1. Procedures for the acquisition and dissemination to designated state unit professionals and paraprofessionals significant knowledge from research and other sources.

(e) Personnel to address individual communication needs.

Availability of personnel within the designated state unit or obtaining the services of other individuals who are able to communicate in the native language of applicants or eligible individuals who have limited English speaking ability or in appropriate modes of communication with applicants or eligible individuals.

(f) Coordination of personnel development under the Individuals with Disabilities Education Act.

Procedures and activities to coordinate the designated state unit's comprehensive system of personnel development with personnel development under the Individuals with Disabilities Education Act.

4.11. Statewide assessment; annual estimates; annual state goals and priorities; strategies; and progress reports.

(Sections 101(a)(15), 105(c)(2) and 625(b)(2) of the Rehabilitation Act; 34 CFR 361.17(h)(2), .29, and 363.11(b))

(a) Comprehensive statewide assessment.

  1. Attachment 4.11(a) documents the results of a comprehensive, statewide assessment, jointly conducted every three years by the designated state unit and the State Rehabilitation Council (if the state has such a council). The assessment describes:

  1. the rehabilitation needs of individuals with disabilities residing within the state, particularly the vocational rehabilitation services needs of:

  1. individuals with the most significant disabilities, including their need for supported employment services;

  1. individuals with disabilities who are minorities and individuals with disabilities who have been unserved or underserved by the vocational rehabilitation program carried out under this State Plan; and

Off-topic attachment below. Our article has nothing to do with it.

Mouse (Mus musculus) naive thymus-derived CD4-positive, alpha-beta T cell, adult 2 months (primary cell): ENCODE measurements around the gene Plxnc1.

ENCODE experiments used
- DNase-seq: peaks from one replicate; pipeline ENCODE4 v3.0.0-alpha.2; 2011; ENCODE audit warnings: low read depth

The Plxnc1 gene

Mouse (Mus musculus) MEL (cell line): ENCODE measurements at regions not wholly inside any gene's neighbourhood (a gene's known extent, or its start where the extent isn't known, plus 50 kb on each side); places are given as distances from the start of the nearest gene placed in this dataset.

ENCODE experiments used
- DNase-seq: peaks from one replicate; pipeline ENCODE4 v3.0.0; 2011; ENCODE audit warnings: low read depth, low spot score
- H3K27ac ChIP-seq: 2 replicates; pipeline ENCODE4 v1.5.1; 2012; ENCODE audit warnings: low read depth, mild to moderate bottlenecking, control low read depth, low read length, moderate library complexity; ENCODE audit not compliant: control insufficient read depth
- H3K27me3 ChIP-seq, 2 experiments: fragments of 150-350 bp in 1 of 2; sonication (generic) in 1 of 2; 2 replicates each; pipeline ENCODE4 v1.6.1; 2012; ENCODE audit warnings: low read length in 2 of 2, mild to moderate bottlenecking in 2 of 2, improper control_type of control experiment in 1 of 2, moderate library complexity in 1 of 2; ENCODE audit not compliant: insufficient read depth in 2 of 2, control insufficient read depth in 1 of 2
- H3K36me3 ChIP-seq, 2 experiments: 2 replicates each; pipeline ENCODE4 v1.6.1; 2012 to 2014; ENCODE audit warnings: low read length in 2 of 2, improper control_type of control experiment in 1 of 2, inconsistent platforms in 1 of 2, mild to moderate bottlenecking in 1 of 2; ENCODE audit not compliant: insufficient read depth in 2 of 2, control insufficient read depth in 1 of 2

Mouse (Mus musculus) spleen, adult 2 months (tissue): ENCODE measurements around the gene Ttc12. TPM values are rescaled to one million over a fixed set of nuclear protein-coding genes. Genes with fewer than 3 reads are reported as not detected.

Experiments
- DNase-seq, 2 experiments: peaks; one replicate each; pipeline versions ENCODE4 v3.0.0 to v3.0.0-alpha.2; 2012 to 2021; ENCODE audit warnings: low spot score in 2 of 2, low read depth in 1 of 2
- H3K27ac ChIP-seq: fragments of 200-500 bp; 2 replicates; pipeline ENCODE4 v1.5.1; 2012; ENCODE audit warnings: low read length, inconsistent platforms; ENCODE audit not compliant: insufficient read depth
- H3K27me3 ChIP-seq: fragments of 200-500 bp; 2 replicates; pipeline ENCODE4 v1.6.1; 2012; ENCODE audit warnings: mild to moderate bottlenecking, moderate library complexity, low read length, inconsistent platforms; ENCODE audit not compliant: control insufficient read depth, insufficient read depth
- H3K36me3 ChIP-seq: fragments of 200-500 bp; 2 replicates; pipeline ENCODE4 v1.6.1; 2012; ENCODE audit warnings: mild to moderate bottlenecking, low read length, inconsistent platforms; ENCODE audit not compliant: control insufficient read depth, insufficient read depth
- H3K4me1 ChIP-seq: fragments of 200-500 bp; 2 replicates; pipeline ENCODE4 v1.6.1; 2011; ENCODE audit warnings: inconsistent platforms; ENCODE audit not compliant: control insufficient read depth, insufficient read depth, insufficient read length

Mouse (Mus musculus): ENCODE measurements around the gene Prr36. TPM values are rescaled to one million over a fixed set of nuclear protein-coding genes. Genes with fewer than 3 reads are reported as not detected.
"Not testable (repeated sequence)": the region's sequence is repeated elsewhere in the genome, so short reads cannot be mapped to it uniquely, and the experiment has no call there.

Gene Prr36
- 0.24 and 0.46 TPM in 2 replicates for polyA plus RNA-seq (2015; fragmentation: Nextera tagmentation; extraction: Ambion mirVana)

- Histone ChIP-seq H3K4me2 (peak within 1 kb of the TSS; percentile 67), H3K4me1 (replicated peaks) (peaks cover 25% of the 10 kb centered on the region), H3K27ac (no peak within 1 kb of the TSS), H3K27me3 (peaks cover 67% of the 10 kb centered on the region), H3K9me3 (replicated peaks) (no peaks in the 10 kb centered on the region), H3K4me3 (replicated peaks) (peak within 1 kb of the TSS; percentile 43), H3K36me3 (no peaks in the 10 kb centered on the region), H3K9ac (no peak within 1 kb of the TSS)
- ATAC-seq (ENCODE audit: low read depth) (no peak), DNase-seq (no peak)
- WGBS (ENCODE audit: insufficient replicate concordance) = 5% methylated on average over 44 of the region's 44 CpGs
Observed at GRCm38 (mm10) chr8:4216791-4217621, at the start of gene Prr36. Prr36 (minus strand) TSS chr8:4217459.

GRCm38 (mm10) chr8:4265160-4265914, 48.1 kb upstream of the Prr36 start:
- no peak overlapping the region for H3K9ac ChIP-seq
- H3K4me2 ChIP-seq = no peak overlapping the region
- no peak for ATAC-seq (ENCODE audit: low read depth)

1. individuals with disabilities served through other components of the statewide work force investment system.

  1. The need to establish, develop or improve community rehabilitation programs within the state.

  1. For any year in which the state updates the assessments, the designated state unit submits to the commissioner a report containing information regarding updates to the assessments.

(b) Annual estimates.

Attachment 4.11(b) identifies on an annual basis state estimates of the:

  1. number of individuals in the state who are eligible for services under the plan;

  1. number of eligible individuals who will receive services provided with funds provided under Part B of Title I of the Rehabilitation Act and under Part B of Title VI of the Rehabilitation Act, including, if the designated state agency uses an order of selection in accordance with subparagraph 5.3(b)(2) of this State Plan, estimates of the number of individuals to be served under each priority category within the order; and

  1. costs of the services described in subparagraph (b)(1), including, if the designated state agency uses an order of selection, the service costs for each priority category within the order.

(c) Goals and priorities.

  1. Attachment 4.11(c)(1) identifies the goals and priorities of the state that are jointly developed or revised, as applicable, with and agreed to by the State Rehabilitation Council, if the agency has a council, in carrying out the vocational rehabilitation and supported employment programs.

  1. The designated state agency submits to the commissioner a report containing information regarding any revisions in the goals and priorities for any year the state revises the goals and priorities.

  1. Order of selection.
    If the state agency implements an order of selection, consistent with subparagraph 5.3(b)(2) of the State Plan, Attachment 4.11(c)(3):

  1. shows the order to be followed in selecting eligible individuals to be provided vocational rehabilitation services;

  1. provides a justification for the order; and

  1. identifies the service and outcome goals, and the time within which these goals may be achieved for individuals in each priority category within the order.

  1. Goals and plans for distribution of Title VI, Part B, funds.
    Attachment 4.11(c)(4) specifies, consistent with subsection 6.4 of the State Plan supplement, the state's goals and priorities with respect to the distribution of funds received under Section 622 of the Rehabilitation Act for the provision of supported employment services.

(d) Strategies.

  1. Attachment 4.11(d) describes the strategies, including:

  1. the methods to be used to expand and improve services to individuals with disabilities, including how a broad range of assistive technology services and assistive technology devices will be provided to those individuals at each stage of the rehabilitation process and how those services and devices will be provided to individuals with disabilities on a statewide basis;